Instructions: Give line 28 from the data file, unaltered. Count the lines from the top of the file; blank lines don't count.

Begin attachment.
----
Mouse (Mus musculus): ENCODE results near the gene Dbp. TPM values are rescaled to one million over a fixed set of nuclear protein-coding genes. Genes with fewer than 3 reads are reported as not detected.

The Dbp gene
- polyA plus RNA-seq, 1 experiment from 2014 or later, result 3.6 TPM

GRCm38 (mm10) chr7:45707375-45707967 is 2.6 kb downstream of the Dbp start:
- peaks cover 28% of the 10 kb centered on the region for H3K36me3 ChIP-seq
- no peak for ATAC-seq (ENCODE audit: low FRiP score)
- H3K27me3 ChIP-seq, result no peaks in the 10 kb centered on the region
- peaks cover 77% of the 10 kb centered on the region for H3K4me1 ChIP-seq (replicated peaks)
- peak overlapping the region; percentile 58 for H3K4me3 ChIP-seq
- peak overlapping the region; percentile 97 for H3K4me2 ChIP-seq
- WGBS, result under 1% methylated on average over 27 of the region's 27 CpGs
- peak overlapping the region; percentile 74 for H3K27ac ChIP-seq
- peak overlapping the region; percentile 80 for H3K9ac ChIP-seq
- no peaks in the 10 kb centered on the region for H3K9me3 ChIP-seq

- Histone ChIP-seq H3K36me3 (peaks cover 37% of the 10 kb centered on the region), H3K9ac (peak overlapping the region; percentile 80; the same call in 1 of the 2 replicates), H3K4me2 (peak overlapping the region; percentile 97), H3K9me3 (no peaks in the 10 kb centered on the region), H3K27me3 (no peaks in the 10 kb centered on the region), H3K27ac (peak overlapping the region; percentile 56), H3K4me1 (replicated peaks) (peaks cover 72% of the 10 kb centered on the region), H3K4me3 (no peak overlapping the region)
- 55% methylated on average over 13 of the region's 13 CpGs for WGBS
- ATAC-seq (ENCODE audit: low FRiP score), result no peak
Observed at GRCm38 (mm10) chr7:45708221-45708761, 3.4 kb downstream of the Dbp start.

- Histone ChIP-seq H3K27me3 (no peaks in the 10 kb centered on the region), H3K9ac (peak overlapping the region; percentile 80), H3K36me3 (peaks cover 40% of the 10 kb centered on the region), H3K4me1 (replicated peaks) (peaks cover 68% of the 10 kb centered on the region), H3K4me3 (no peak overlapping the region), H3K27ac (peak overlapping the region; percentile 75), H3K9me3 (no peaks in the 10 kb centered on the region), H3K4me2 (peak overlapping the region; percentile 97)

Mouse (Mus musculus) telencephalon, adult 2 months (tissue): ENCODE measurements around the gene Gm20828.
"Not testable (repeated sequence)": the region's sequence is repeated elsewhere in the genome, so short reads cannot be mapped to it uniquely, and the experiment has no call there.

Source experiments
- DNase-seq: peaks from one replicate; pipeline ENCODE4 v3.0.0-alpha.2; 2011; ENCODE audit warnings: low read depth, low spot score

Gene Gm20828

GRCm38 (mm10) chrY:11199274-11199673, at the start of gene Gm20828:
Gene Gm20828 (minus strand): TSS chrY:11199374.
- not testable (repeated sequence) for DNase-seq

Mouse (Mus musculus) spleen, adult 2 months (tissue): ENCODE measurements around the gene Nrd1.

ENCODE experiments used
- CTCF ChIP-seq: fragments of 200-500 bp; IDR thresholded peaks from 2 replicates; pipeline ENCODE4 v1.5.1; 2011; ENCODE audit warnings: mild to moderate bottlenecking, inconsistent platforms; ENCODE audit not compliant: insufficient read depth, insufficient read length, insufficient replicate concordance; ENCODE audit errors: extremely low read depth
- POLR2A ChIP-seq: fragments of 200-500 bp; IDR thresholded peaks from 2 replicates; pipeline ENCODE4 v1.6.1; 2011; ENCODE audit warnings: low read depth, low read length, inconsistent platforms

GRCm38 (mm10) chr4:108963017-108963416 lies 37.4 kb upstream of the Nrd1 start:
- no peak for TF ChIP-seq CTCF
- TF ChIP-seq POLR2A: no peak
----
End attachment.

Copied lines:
Mouse (Mus musculus) spleen, adult 2 months (tissue): ENCODE measurements around the gene Nrd1.